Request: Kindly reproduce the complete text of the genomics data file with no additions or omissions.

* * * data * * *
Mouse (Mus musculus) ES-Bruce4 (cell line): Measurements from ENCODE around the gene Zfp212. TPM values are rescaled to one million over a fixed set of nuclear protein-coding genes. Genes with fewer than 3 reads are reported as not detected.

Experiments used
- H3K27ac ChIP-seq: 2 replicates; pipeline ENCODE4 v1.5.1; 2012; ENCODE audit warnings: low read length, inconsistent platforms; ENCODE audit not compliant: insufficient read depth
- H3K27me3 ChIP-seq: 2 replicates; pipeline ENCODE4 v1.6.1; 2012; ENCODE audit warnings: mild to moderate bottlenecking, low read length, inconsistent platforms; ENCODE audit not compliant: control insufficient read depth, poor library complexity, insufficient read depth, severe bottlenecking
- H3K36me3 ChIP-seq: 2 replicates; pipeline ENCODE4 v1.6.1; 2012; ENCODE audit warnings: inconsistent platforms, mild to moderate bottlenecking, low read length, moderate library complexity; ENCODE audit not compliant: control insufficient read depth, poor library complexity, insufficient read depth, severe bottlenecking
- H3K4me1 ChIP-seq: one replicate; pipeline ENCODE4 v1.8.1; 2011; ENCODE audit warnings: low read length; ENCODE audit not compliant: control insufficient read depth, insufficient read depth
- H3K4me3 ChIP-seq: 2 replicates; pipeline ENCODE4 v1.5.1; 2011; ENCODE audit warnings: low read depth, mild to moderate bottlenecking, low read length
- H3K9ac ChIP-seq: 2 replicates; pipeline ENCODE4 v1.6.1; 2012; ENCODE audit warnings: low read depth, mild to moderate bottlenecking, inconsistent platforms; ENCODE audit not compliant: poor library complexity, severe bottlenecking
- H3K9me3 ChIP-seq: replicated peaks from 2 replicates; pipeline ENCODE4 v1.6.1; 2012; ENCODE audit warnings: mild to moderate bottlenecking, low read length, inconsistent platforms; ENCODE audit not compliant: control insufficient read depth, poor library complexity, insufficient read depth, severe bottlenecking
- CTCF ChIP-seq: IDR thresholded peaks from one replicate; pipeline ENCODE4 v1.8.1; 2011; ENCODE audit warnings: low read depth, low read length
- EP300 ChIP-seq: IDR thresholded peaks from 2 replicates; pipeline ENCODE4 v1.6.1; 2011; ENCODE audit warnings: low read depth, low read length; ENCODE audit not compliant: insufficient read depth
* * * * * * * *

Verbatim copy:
Mouse (Mus musculus) ES-Bruce4 (cell line): Measurements from ENCODE around the gene Zfp212. TPM values are rescaled to one million over a fixed set of nuclear protein-coding genes. Genes with fewer than 3 reads are reported as not detected.

Experiments used
- H3K27ac ChIP-seq: 2 replicates; pipeline ENCODE4 v1.5.1; 2012; ENCODE audit warnings: low read length, inconsistent platforms; ENCODE audit not compliant: insufficient read depth
- H3K27me3 ChIP-seq: 2 replicates; pipeline ENCODE4 v1.6.1; 2012; ENCODE audit warnings: mild to moderate bottlenecking, low read length, inconsistent platforms; ENCODE audit not compliant: control insufficient read depth, poor library complexity, insufficient read depth, severe bottlenecking
- H3K36me3 ChIP-seq: 2 replicates; pipeline ENCODE4 v1.6.1; 2012; ENCODE audit warnings: inconsistent platforms, mild to moderate bottlenecking, low read length, moderate library complexity; ENCODE audit not compliant: control insufficient read depth, poor library complexity, insufficient read depth, severe bottlenecking
- H3K4me1 ChIP-seq: one replicate; pipeline ENCODE4 v1.8.1; 2011; ENCODE audit warnings: low read length; ENCODE audit not compliant: control insufficient read depth, insufficient read depth
- H3K4me3 ChIP-seq: 2 replicates; pipeline ENCODE4 v1.5.1; 2011; ENCODE audit warnings: low read depth, mild to moderate bottlenecking, low read length
- H3K9ac ChIP-seq: 2 replicates; pipeline ENCODE4 v1.6.1; 2012; ENCODE audit warnings: low read depth, mild to moderate bottlenecking, inconsistent platforms; ENCODE audit not compliant: poor library complexity, severe bottlenecking
- H3K9me3 ChIP-seq: replicated peaks from 2 replicates; pipeline ENCODE4 v1.6.1; 2012; ENCODE audit warnings: mild to moderate bottlenecking, low read length, inconsistent platforms; ENCODE audit not compliant: control insufficient read depth, poor library complexity, insufficient read depth, severe bottlenecking
- CTCF ChIP-seq: IDR thresholded peaks from one replicate; pipeline ENCODE4 v1.8.1; 2011; ENCODE audit warnings: low read depth, low read length
- EP300 ChIP-seq: IDR thresholded peaks from 2 replicates; pipeline ENCODE4 v1.6.1; 2011; ENCODE audit warnings: low read depth, low read length; ENCODE audit not compliant: insufficient read depth